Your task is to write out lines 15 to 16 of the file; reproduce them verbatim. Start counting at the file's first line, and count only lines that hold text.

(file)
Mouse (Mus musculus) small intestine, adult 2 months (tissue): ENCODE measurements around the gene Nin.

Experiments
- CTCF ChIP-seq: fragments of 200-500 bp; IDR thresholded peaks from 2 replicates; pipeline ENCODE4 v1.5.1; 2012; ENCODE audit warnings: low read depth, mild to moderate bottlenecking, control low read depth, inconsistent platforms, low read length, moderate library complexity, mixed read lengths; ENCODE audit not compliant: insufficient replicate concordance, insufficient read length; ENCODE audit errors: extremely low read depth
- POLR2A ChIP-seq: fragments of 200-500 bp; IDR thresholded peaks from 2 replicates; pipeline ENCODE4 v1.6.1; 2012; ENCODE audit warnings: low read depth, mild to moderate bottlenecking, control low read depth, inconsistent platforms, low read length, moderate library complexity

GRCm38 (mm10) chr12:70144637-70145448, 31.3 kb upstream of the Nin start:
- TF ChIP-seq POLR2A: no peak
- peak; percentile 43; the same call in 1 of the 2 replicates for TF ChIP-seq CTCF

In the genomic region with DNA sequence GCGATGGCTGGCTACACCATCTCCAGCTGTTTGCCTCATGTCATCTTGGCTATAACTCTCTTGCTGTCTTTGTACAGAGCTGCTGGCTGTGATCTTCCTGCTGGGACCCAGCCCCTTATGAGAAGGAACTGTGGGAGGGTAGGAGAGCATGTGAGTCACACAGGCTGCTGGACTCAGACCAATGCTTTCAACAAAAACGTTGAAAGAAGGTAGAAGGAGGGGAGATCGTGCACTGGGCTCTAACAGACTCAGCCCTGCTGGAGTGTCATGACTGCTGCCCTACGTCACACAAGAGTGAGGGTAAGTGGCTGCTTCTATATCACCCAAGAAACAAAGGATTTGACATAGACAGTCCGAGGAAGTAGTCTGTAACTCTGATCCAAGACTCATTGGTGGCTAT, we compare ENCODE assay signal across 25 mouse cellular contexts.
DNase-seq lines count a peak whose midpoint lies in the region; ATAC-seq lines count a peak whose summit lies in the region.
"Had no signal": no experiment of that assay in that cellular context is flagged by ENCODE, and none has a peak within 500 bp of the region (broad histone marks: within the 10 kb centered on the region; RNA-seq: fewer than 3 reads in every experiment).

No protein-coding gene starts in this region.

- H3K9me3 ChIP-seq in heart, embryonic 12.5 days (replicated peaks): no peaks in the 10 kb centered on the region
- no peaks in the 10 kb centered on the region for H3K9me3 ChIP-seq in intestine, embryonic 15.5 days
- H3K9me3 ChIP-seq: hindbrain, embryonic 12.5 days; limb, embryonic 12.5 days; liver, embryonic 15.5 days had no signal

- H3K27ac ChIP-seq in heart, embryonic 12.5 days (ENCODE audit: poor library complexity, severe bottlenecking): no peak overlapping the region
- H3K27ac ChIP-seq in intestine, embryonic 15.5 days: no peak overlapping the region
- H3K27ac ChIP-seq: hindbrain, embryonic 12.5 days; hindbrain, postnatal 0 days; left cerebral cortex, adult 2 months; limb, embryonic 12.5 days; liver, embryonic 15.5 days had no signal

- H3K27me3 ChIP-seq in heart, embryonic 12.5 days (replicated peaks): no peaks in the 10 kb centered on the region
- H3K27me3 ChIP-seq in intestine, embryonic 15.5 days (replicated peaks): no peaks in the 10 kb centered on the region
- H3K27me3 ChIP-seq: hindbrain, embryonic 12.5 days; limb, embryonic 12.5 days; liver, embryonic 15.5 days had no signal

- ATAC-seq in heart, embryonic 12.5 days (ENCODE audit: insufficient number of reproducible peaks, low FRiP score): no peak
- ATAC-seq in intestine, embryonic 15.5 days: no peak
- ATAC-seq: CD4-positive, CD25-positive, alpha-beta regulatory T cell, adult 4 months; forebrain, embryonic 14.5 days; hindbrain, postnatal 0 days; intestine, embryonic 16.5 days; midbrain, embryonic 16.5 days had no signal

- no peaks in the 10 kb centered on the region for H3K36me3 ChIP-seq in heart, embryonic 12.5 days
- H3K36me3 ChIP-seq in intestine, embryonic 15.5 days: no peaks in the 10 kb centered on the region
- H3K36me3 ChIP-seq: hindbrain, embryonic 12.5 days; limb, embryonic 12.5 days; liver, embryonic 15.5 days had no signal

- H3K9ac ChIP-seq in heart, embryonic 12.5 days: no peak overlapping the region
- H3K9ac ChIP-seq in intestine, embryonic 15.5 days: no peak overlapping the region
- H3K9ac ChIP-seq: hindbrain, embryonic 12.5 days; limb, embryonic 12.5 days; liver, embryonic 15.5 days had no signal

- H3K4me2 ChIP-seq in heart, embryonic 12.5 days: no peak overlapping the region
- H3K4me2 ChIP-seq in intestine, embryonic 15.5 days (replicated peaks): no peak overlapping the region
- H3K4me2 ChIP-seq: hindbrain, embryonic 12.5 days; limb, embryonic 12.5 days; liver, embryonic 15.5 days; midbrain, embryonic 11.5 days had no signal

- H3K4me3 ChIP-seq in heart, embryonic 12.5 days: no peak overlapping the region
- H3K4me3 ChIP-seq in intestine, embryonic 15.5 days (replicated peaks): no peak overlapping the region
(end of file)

- H3K27ac ChIP-seq in heart, embryonic 12.5 days (ENCODE audit: poor library complexity, severe bottlenecking): no peak overlapping the region
- H3K27ac ChIP-seq in intestine, embryonic 15.5 days: no peak overlapping the region